And then lastly, you might not even qualify for the assumption, or the buyer might not qualify for the assumption. Lenders have pretty broad discretion when qualifying a buyer for an assumable loan. For example, they are gonna want the buyer’s financials and experience to be similar to those of the owner. If that’s not the case, if the owner is very experienced and the buyer isn’t, then they might not be able to qualify for that loan assumption.
Overall, because of these potential cons, make sure that if you’re a buyer and you are under contract with the financing being the assumable loan, make sure you have a financing contingency in place in your contract, as well as a few lenders on back-up just in case you don’t qualify for that assumption.
I should have covered the assumable loan, as well as the supplemental loan in the last episode, but I covered them now, so we got that out of the way and you know generally how to approach supplemental as well as assumable loans.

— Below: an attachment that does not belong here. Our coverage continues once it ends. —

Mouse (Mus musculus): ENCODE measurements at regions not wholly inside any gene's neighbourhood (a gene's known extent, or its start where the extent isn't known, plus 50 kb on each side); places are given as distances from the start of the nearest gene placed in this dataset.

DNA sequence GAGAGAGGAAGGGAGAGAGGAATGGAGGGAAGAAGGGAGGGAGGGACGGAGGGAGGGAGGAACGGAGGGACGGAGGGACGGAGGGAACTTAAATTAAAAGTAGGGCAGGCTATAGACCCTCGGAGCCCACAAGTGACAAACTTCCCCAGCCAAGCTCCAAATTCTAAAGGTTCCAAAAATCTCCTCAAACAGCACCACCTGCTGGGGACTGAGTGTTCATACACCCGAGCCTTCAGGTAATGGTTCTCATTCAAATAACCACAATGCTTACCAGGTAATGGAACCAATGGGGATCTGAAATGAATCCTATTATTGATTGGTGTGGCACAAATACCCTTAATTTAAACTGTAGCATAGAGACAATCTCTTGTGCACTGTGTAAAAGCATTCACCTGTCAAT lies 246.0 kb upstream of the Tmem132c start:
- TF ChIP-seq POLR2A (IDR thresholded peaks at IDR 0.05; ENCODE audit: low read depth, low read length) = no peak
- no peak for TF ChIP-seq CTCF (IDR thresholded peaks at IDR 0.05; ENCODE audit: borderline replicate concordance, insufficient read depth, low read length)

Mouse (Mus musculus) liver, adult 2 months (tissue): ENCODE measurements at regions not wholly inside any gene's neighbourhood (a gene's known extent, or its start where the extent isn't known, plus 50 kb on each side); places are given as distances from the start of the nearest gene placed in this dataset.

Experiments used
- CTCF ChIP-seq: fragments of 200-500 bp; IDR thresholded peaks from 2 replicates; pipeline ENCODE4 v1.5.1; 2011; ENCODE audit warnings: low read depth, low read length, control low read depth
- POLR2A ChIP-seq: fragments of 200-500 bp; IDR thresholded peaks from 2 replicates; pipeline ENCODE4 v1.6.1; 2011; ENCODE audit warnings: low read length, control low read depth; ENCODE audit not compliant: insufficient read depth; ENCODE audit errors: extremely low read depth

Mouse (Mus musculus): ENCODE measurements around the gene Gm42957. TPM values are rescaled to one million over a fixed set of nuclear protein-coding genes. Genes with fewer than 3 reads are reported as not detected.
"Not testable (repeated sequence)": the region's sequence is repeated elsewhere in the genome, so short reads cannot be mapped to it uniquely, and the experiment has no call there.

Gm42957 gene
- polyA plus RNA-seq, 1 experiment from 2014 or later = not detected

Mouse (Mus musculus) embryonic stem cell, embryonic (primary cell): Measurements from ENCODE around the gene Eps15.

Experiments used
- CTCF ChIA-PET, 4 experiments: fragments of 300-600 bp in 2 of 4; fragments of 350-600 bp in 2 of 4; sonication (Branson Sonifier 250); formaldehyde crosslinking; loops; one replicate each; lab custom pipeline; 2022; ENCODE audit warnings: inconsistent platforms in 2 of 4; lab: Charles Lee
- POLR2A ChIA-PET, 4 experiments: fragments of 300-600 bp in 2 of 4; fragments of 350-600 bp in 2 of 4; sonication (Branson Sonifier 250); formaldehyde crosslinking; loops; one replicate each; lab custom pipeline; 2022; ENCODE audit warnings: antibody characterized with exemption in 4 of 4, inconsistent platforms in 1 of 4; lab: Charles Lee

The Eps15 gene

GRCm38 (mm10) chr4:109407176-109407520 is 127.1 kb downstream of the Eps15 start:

Now, the last three top loan programs I wanted to discuss quickly are the CMBS (commercial mortgage-backed securities), the traditional bank loans, as well as loans from life insurance companies.
For the CMBS loans – these are essentially for loans that don’t fit into that agency box, that Fannie or Freddie box, or that require maybe faster closing times, or maybe you don’t wanna have a lot of red tape, or things that are more focused on the property income than the borrower, or the current condition of the property, then the CMBS financing might be the ideal loan for you.
Loan terms are 5, 7 or 10 years. Loan sizes are a minimum of 3 million dollars. The pros and the cons of the CMBS loan… Pros – it’s non-recourse. There are attractive fixed rates for the relatively longer-term loans. The loan size – there’s a wide range of loan sizes, so there’s no maximum loan size. And then you also have the ability to do a cash-out refinance with the CMBS loan.